How are you coping with the cold weather? Okay, maybe I'm assuming you live in the Canadian prairies too. That is not true for all the readers here. But you may have heard on the national news that our prairies are under a DEEP-FREEZE FUNK.
I had a call yesterday from a woman in BC and she assured me that the weather was fine there. I know! Usually BC and the Maritime provinces have a mild, rainy season which they call winter. The odd time they might get a snowfall, but it is usually melted within 24 hours.
But here in Alberta, Saskatchewan and Manitoba, we are far more likely to have snow - even 2-3 feet deep from around the end of October to just about Easter in spring. I have grown up here in Saskatchewan, so I can usually grin and bear the snow, but I've shoveled enough snow already this winter so that I wonder if my left elbow has this permanent "tiredness" in it. (Could it be arthritis?)
However, some winters we will get a great Arctic cold air mass roll down on us from the north pole, and most of us don't need any COVID restrictions to persuade us to stay put at home if at all possible. Our temperatures drop to -39 or so, and the forecasters always add, that with the wind chill factor, it feels like -52 Celsius! If you do have to go out it is wise to put on at least two pairs of socks and then your tall boots, a long coat with a hood, (which goes over a large fur hat if you have it), and about 3 layers of gloves and big MITTS.
Furthermore, I don't just stand still to savour the cold once I'm out the door. To do that is to dare to freeze your nose and cheeks in a matter of seconds. I move as fast as I can in my bundled up bear-shape.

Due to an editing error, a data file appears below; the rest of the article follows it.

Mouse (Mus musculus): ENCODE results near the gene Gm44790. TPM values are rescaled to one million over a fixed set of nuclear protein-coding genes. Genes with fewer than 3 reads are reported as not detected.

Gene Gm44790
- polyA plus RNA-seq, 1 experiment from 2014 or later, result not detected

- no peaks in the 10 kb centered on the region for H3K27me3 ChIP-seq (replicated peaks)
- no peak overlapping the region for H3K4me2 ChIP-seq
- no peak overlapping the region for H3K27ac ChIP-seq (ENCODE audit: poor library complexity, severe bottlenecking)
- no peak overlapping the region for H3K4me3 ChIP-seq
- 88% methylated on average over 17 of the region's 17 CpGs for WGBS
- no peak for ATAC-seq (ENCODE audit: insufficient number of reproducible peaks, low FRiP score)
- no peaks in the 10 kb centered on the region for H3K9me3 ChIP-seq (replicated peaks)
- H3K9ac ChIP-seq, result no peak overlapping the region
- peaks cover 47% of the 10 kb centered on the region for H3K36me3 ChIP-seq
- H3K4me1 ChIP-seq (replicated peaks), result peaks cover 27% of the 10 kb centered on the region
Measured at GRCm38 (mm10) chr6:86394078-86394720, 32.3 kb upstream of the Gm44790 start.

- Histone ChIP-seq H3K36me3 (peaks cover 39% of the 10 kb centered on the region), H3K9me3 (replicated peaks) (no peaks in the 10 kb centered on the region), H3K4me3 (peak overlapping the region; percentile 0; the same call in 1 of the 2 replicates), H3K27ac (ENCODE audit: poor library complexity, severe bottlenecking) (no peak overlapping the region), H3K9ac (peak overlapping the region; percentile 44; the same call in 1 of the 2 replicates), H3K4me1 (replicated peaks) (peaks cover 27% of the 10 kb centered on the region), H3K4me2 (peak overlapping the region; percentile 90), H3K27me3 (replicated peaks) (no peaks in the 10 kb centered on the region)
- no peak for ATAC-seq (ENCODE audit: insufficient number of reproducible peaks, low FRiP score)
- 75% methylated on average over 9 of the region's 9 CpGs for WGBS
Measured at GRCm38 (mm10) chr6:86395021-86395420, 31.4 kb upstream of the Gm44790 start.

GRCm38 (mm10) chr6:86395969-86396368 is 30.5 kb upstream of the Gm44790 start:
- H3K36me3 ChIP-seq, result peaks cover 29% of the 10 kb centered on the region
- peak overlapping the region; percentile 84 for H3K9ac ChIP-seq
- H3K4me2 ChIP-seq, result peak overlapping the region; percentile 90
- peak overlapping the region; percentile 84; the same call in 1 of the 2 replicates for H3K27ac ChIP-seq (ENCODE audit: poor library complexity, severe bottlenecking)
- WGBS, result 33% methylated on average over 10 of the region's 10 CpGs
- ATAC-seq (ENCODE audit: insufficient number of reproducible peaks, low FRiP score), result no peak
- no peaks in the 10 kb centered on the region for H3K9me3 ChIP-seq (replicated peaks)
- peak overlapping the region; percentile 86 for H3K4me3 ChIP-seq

But hey! I don't have any urgent need to go anywhere this week. Okay, I got a check in the mail, which I should go deposit, I will need some supplements again in about a week, and my bathroom scale needs a new battery. But none that is enough to get me bundled up and ready to try driving anywhere. All those reasons will KEEP until next week.
I did actually consider on Saturday that maybe I should make an effort to go out to make sure the car is plugged in, and then plan to take a large aloe vera plant to Anna in Warman, as I've heard she is suffering from Shingles, again. But I talked myself out of even that noble reason, as I was afraid I might have car trouble on the highway, and what if it took quite a while for the CAA truck to come boost my battery - or whatever....?
Fortunately, cousin Gary, who is Anna's son, showed up Sunday afternoon at my door, wanting help with accessing his emails on his iphone. When he was ready to leave he mentioned going to see his mom, in Warman. "Oh Wait!" I said quickly, "Let me pack up this big aloe vera plant that is about to fall out of it's pot and you can take it to her for her shingles."
I showed him how he should show his Mom to clean, then slice up the aloe leaf and scrape the gel out of it to take internally. Then I packed it in a small cooler so the leaves would keep cool but not freeze - then they turn to black mush.
When he left I praised God for finding a way to get that aloe vera to Anna, without me having to venture out on the roads in this great COLD.
So I don't know how you cope with great COLD temperatures. Or, how you would cope if you ever found yourself in such a time and place. But obviously, my answer is to stay indoors, and do what my business agenda says I should do each day.
I'm grateful that my furnace kicks in as often as it does. (Though that does mean I deal with dry, itchy skin most days).
You know... perhaps if I could get my kitchen renovated, especially with that old window with only 3 pieces of plexiglass, allowing a draft to come in through there - to be replaced. And then eventually a good house-wrap with pretty mint-green vinyl siding all around.... then I'd really be cozy here! Hmmm!! Then the furnace would not have to kick in so often to maintain a decent temperature.
Yes, there is always room for improvement. But I can cope with the COLD. Thank God!
Ruth Marlene Friesen
The Responsible One